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All of us can agree on one thing - audiovisual entertainment via television has the most impact in delivering a brand message. It's the backbone of a 200 billion dollar a year global value chain and has been around for over half a century.
What we may not agree on is how brands will be delivering that message in the future, when:
And the fact it's all going to change rather quickly.
Shotsberger (2000) reported that though it Radio took 38 years to reach 50 million listeners. TV took 13 years to reach 50 million viewers. The Internet took four Years, iPod took three years…Facebook added 100 million users in less than 9 months and iPhone applications hit 1 billion in 9 months. How long before 100 million Tablets and Smart Phones appear in front of 100 million Smart TVs? Not as long as you think…. 2013 most likely.
Like we changed with smart phones (remember phones were just for making calls a decade ago), we will change how we engage with TV in the future with smarter remotes (control tools) that are more sleek and simple tablets rather than legacy, remote button mazes.
© Richard Kastelein Agora Media 2012
So while the second screen might be a great vehicle for creating deeper engagement with audiences, more importantly, it is also a device that steals their attention away from the most expensive investment a marketer can make to reach them.
Yes, we can serve ads within second screen apps that are clickable or that can show our videos. And we can do our best to serve those ads in conjunction with what’s being displayed on the first screen in order to mitigate the loss of attention. But we’re still trading dollars for dimes, hoping for a direct response from what are generally smaller, lower-impact ad formats.
The bottom line is that the more we drive consumers to the second screen, the harder it will be to monetize their time and attention.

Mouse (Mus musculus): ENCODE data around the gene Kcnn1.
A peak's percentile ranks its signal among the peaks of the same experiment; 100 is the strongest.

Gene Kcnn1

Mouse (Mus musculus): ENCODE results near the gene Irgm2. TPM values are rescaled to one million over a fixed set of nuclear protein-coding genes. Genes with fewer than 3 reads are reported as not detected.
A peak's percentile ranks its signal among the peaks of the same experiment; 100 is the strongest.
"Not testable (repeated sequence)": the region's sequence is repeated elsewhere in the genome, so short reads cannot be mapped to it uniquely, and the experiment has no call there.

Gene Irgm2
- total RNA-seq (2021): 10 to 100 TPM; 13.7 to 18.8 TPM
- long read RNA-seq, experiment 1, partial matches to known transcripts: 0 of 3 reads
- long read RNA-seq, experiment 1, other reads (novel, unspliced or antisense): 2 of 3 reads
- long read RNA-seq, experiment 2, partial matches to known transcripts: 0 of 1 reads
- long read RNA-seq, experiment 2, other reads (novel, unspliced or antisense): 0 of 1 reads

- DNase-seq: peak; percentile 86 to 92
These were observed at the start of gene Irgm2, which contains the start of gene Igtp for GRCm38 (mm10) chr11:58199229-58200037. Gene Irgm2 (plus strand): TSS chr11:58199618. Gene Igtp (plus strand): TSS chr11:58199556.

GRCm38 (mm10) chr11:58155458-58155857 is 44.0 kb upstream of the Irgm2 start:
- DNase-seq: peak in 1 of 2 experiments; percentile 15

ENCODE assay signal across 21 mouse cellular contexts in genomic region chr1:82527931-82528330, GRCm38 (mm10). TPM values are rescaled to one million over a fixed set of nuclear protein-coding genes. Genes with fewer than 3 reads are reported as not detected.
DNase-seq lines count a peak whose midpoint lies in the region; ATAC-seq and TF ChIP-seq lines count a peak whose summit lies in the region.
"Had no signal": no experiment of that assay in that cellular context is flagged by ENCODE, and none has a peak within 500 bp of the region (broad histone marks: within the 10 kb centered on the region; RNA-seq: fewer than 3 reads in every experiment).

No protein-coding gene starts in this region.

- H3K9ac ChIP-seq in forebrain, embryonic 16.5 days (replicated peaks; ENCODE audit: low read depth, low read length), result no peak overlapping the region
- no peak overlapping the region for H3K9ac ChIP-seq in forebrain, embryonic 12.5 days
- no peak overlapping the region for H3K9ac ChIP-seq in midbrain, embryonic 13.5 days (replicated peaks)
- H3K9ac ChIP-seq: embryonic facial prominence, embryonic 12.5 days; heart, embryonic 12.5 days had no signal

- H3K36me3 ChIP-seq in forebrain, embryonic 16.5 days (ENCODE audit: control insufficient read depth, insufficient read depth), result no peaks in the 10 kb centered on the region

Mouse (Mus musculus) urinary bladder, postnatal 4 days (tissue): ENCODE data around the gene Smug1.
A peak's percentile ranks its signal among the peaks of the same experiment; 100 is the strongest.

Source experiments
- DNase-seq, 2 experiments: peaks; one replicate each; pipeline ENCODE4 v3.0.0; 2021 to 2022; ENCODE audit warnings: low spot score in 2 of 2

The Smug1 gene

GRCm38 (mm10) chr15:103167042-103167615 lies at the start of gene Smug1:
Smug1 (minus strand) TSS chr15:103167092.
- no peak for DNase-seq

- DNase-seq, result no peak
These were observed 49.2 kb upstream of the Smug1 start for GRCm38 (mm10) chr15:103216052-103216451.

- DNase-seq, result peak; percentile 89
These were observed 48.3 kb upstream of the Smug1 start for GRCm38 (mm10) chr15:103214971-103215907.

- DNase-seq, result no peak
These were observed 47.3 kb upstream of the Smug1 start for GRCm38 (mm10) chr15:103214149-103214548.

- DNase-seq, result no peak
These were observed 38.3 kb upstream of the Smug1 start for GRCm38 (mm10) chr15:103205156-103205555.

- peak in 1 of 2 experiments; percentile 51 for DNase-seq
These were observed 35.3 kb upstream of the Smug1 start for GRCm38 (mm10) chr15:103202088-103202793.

So what’s the solution? At some point in the future we’ll start thinking more strategically about the marketing value associated with a second or multi-screen content experience. We’ll find ways to make sure that whether an audience is seeing ads on a big screen, a tablet or a smartphone, our advertisers are getting the same or equivalent value for their investment. As the number of options viewers have for consuming their favorite content increases, our greatest challenge will be to find new ways to deliver consistent and platform agnostic value to TV advertisers.
But we just want to veg out in front of TV!
Forty years ago, the brilliant Canadian media theorist Marshall Mcluhan, the “patron saint” of Wired magazine, (who brought us Electronic Interdependence, The Global Village and The Medium is the Massage) metaphorically considered the TV to be an ‘electronic’ hearth – a collective and centralized event for the family on the cusp of it’s appearance in the home - mainly because it not only replaced the fireplace as the central part of the living room, it also destroyed storytelling and family interaction in many ways - and the way we used to live before radio and TV entered our realm. Where families played games or read books or shares stories - and were more interactive and social with each other.
Passive TV viewing is unnatural, like a drug. Let's face it - it's visual Ritalin for kids. It's pure escapism for the rest of us. And what we have on the tube now is largely drivel. Good drama is being guillotined for bad reality TV. Whomever commissioned Mike Tyson's pigeon training reality show needs to be put on the chopping block... but let me digress.
The move to a less vegetative state in the living room via Social TV, Playalong TV, and Companion Apps is moving us back closer to a time before when we were more engaged with each other rather than a box providing one directional spoon-fed entertainment pablum. My personal experience was growing up with a father who considered TV to be unnecessary and would not have one in the in house until I was 14. I read more books and listened to more old blues and jazz than most of my friends and grew up playing Chess, Othello, Cribbage, 31, Checkers, War, Trivial Pursuit and scores of other games after dinner with my family. The advent of TV in our house changed the social engagement dynamic. Is the future of TV is aimed to bringing that back.
Skipidee do dah